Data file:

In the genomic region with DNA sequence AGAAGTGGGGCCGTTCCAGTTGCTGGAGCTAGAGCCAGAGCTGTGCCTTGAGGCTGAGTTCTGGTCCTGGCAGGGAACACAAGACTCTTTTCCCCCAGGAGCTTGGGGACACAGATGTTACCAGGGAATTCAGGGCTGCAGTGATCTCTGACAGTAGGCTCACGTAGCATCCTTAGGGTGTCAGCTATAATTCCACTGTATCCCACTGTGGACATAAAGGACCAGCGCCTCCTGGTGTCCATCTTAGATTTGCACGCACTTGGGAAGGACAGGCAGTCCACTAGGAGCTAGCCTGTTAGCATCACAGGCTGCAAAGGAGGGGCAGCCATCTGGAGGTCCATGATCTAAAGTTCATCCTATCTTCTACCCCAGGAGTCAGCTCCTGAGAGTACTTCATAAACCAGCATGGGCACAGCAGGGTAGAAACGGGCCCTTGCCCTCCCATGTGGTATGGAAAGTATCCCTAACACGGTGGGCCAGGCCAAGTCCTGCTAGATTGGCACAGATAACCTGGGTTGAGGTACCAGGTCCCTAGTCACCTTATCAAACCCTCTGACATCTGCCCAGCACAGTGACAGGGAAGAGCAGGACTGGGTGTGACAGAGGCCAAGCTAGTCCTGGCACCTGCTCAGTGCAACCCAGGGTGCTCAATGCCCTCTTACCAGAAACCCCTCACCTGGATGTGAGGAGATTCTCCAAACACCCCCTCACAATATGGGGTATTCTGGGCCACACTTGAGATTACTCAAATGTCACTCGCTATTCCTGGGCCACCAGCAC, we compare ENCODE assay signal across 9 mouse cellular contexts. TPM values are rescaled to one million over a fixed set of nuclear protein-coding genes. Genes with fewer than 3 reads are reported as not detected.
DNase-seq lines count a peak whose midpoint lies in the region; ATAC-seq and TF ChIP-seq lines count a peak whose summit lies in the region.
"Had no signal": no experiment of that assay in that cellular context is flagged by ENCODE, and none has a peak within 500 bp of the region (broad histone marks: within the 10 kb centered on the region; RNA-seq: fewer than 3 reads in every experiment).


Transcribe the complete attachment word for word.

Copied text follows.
In the genomic region with DNA sequence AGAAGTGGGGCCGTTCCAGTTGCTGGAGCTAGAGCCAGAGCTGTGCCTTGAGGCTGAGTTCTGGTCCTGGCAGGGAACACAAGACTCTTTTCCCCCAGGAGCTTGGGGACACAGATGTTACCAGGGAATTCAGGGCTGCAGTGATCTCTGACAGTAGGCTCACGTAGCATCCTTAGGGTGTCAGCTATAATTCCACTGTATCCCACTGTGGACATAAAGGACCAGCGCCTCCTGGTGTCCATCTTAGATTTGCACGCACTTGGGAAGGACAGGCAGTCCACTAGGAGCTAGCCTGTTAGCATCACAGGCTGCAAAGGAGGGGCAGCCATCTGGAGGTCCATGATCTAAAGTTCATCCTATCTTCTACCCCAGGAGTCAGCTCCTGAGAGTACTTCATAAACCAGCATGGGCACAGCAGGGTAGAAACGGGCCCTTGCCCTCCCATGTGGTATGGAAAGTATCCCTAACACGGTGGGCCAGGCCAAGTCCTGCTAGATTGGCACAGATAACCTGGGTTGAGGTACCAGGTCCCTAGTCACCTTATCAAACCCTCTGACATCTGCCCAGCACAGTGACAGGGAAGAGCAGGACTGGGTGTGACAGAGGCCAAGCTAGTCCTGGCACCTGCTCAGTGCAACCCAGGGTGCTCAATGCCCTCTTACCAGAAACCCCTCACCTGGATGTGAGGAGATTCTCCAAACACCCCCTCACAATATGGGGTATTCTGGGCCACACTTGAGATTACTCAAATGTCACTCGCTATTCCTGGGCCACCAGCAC, we compare ENCODE assay signal across 9 mouse cellular contexts. TPM values are rescaled to one million over a fixed set of nuclear protein-coding genes. Genes with fewer than 3 reads are reported as not detected.
DNase-seq lines count a peak whose midpoint lies in the region; ATAC-seq and TF ChIP-seq lines count a peak whose summit lies in the region.
"Had no signal": no experiment of that assay in that cellular context is flagged by ENCODE, and none has a peak within 500 bp of the region (broad histone marks: within the 10 kb centered on the region; RNA-seq: fewer than 3 reads in every experiment).